Geographic location of Tuticorin
The Center is also well known for its groundbreaking research in identifying non-toxic, natural compounds that may prevent the attachment of fouling organisms, such as barnacles and mussels. The long term aim is to be able to replace the toxic compounds used by industry that pollutes the oceanic environment and replace with more eco-friendly alternatives.
SHMRC’s research operation is directed by Sister Dr. Avelin Mary, a Roman Catholic nun belonging to the Congregation of Mother of Sorrows, Servants of Mary. For more information about Sister Avelin, please click HERE.
The primary objectives of SHMRC are as follows:
• Identification of natural products. Identification of natural products from the sea for pharmaceuticals and industrial applications. For more information, please click HERE.
• Marine conservation. The South Indian coast, particularly in the area of Palk Bay and the Mannar Barrier reef systems, is rich in biodiversity. There is an urgent need to understand, catalog and protect the biodiversity of this unique ecosystem.
• Livelihood development for fisherfolks. SHMRC is now developing programs to address the poverty of the coastal fishing communities of India. The Coastal Fisherfolks Entrepreneurship (CFE) Program is being designed that will bring together new technologies in sea farming that will be customized to fit the village scale to enable fishing communities to benefit from their traditional livelihood. The CFE combines the concept of a business incubator and technology transfer programs to build capacity and capability in a sustainable manner while promoting the environmental awareness in the fishing communities. Read More…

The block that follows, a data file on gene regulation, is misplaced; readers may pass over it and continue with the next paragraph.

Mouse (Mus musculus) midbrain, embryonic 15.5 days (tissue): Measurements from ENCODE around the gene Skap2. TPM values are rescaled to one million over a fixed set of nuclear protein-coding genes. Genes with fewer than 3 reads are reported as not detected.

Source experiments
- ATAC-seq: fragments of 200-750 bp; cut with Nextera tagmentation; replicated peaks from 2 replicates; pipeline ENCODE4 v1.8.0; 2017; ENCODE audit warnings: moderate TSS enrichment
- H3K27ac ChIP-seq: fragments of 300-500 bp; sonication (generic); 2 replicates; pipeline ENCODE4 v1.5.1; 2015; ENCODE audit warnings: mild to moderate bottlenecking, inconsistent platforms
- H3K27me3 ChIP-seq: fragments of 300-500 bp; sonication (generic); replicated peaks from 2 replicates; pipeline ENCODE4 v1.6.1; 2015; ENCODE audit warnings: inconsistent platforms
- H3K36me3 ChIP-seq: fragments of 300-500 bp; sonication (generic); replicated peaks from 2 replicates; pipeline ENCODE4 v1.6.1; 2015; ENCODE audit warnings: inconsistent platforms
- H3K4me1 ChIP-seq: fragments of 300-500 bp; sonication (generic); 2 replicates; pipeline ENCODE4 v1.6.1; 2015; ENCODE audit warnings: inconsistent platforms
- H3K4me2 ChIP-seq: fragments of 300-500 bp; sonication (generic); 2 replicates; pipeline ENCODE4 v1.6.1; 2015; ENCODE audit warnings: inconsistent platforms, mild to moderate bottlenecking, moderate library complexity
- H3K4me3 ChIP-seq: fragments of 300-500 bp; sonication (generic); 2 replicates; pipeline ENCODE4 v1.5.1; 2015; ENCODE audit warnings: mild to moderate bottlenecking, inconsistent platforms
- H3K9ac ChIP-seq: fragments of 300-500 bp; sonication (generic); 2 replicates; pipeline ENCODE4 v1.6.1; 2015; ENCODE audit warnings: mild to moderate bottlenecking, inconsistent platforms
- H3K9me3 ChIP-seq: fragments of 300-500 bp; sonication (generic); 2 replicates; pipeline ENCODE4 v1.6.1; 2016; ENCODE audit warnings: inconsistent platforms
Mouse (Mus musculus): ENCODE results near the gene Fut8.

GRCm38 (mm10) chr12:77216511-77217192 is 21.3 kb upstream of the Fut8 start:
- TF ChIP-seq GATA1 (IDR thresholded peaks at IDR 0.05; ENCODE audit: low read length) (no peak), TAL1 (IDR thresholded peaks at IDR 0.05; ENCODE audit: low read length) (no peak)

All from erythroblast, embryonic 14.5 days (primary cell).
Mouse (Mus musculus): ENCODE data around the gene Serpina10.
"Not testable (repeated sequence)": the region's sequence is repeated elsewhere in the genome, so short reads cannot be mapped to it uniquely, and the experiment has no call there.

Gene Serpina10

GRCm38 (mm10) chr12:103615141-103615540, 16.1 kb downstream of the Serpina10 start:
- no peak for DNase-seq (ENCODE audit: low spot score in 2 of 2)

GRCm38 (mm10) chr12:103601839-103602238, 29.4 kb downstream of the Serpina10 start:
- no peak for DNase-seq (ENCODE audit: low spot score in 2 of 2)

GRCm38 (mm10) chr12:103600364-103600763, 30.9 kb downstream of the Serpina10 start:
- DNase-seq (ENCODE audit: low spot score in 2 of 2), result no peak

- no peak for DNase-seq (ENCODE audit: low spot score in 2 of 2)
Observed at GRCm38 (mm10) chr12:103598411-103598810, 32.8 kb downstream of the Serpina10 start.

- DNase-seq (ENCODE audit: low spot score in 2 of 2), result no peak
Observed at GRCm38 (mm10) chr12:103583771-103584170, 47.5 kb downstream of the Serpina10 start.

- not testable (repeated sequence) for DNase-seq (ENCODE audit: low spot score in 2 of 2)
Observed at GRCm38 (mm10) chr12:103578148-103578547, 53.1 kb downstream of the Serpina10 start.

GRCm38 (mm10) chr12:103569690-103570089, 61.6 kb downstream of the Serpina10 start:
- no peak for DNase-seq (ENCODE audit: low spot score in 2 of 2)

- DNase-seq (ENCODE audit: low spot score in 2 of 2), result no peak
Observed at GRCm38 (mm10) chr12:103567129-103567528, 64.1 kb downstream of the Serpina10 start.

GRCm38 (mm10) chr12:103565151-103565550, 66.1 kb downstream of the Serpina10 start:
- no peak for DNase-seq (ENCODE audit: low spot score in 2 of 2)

• Public health. Insect borne diseases, such as malaria and leishmaniasis, are still endemic in India. SHMRC is collaborating with other organizations to develop novel, nontoxic compounds that will prevent the transmission of these diseases. The more recent viral epidemic in India and other tropical countries called chikungunya that is transmitted by mosquito bites underlies the need to find effective means in prevention and control.